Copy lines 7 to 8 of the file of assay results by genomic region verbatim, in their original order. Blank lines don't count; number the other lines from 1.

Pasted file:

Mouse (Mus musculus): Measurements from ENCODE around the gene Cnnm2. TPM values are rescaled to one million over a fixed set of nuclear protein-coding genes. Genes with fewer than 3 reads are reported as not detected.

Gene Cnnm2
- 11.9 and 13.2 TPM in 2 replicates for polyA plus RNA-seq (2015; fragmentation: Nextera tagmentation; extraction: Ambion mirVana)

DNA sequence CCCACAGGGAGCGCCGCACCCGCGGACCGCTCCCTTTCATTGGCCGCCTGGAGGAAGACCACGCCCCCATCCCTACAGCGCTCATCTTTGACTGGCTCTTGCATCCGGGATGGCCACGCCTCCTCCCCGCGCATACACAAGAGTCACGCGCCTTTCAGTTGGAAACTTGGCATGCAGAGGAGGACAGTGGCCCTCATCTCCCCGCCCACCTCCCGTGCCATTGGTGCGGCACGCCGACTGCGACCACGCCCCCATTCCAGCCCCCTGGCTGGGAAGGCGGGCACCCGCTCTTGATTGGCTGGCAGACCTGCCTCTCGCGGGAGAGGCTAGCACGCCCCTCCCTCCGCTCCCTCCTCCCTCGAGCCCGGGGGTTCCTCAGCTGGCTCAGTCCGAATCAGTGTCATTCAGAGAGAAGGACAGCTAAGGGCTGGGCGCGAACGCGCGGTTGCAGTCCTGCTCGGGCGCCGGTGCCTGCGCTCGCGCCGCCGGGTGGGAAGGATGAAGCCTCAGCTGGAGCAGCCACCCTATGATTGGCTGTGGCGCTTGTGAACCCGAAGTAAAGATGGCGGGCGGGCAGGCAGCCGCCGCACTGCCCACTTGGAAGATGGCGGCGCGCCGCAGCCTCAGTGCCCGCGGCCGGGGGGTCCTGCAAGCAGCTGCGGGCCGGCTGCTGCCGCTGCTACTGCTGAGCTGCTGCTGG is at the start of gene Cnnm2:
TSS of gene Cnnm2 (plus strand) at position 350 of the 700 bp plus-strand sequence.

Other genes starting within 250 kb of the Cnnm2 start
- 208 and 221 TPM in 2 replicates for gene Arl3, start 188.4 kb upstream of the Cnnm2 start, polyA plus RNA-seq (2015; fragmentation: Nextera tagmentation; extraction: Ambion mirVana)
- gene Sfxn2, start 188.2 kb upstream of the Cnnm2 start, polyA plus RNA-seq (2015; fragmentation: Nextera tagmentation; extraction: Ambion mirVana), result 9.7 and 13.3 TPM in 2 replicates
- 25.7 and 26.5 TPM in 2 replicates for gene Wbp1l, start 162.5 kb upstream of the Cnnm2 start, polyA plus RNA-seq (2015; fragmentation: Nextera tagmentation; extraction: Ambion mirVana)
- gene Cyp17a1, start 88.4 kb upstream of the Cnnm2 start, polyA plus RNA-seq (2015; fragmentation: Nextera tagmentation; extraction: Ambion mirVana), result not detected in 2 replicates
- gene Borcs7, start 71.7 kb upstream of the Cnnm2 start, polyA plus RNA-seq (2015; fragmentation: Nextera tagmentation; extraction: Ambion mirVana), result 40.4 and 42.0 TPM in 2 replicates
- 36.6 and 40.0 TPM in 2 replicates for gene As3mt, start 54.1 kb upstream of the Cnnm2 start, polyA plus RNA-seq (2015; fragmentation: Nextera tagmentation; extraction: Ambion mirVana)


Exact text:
- 208 and 221 TPM in 2 replicates for gene Arl3, start 188.4 kb upstream of the Cnnm2 start, polyA plus RNA-seq (2015; fragmentation: Nextera tagmentation; extraction: Ambion mirVana)
- gene Sfxn2, start 188.2 kb upstream of the Cnnm2 start, polyA plus RNA-seq (2015; fragmentation: Nextera tagmentation; extraction: Ambion mirVana), result 9.7 and 13.3 TPM in 2 replicates